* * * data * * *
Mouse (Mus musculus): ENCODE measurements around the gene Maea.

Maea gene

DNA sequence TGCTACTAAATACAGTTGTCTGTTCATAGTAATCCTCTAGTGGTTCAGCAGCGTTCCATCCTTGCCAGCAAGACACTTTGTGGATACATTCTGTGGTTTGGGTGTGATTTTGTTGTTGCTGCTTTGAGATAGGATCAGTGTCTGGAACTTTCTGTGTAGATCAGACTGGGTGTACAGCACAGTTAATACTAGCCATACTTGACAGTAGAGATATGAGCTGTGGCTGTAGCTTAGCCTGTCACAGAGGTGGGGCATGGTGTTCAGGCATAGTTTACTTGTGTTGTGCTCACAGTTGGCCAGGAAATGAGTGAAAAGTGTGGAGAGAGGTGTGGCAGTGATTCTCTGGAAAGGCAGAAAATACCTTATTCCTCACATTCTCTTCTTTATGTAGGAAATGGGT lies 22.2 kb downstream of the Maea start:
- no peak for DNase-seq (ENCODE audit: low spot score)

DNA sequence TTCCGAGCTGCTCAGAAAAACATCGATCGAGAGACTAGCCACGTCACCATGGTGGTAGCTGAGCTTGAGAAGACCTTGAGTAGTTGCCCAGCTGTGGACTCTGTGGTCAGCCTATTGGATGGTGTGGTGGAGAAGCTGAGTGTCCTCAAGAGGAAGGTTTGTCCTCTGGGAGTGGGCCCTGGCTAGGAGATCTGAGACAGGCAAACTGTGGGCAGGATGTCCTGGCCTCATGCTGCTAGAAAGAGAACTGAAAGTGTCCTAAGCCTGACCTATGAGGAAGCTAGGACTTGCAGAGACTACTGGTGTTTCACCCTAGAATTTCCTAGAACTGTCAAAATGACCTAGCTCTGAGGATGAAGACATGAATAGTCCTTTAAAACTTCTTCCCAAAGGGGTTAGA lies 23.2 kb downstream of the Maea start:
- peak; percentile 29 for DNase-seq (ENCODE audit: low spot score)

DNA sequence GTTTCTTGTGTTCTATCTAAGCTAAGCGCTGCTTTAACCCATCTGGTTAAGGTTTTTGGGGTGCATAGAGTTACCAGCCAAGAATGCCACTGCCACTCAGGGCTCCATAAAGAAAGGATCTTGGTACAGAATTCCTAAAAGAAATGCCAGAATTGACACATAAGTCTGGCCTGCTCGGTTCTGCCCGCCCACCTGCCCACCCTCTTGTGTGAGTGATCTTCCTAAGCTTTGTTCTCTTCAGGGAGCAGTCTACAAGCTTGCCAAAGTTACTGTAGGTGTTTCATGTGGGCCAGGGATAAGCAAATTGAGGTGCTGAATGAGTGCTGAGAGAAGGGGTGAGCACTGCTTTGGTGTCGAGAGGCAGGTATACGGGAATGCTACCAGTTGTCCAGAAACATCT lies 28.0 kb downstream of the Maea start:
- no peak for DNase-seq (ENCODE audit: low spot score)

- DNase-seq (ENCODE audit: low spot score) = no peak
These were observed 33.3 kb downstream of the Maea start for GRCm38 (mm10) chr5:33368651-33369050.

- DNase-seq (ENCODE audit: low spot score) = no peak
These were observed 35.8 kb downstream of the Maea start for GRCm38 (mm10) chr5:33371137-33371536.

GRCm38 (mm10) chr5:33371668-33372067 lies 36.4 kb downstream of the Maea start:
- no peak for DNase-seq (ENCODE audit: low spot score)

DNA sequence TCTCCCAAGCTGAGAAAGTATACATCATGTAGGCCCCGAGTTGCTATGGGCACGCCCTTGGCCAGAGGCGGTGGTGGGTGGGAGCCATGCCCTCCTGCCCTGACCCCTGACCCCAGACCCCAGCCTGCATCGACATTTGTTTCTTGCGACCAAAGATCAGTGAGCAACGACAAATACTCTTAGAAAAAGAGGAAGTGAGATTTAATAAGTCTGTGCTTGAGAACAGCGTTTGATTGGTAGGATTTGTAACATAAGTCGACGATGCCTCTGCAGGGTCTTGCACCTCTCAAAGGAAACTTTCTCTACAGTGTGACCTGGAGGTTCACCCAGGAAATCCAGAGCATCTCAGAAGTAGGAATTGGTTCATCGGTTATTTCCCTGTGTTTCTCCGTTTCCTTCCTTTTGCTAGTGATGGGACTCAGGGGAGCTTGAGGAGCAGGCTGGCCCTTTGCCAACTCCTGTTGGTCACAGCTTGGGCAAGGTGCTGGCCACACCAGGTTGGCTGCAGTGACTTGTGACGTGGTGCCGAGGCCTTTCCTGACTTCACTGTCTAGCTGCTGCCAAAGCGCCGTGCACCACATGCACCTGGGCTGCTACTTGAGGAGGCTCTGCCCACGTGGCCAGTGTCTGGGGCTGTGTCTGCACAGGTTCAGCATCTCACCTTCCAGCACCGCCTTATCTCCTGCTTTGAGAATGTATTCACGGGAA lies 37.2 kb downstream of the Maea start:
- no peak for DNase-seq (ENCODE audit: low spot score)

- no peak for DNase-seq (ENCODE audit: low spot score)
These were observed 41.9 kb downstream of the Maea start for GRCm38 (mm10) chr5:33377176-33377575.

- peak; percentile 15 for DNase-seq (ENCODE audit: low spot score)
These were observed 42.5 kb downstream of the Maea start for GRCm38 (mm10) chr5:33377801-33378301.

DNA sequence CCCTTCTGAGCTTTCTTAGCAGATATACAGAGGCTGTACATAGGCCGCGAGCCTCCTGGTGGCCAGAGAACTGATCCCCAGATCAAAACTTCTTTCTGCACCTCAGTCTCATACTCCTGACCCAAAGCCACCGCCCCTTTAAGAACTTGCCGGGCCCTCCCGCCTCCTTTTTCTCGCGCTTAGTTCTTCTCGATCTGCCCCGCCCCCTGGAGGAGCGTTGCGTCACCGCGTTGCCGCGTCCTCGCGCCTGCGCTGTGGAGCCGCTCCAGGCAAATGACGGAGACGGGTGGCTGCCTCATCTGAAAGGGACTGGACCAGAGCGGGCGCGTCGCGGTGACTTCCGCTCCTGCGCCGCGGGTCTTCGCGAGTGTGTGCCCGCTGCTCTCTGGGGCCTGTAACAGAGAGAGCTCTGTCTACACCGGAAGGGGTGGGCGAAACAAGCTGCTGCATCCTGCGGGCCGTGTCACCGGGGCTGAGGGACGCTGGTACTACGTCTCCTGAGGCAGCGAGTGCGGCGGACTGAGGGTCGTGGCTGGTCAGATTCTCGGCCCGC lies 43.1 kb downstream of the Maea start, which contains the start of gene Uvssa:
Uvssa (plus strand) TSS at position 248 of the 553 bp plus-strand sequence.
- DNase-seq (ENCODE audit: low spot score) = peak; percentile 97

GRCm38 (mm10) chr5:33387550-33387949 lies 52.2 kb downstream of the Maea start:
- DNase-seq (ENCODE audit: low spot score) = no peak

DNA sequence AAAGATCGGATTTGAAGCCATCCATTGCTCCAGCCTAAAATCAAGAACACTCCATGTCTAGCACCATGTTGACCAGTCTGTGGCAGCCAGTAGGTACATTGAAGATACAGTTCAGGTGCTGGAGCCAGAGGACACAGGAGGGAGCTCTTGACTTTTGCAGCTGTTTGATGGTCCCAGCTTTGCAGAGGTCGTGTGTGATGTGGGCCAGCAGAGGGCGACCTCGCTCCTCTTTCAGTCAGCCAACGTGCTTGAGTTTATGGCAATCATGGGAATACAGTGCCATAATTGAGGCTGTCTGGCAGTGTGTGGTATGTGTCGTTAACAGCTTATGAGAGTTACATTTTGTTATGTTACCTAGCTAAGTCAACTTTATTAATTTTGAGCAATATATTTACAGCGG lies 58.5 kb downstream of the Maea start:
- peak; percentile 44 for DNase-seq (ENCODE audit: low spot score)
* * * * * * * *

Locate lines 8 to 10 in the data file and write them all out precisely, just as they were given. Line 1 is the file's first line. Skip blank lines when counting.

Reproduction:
- no peak for DNase-seq (ENCODE audit: low spot score)

- DNase-seq (ENCODE audit: low spot score) = no peak
These were observed 33.3 kb downstream of the Maea start for GRCm38 (mm10) chr5:33368651-33369050.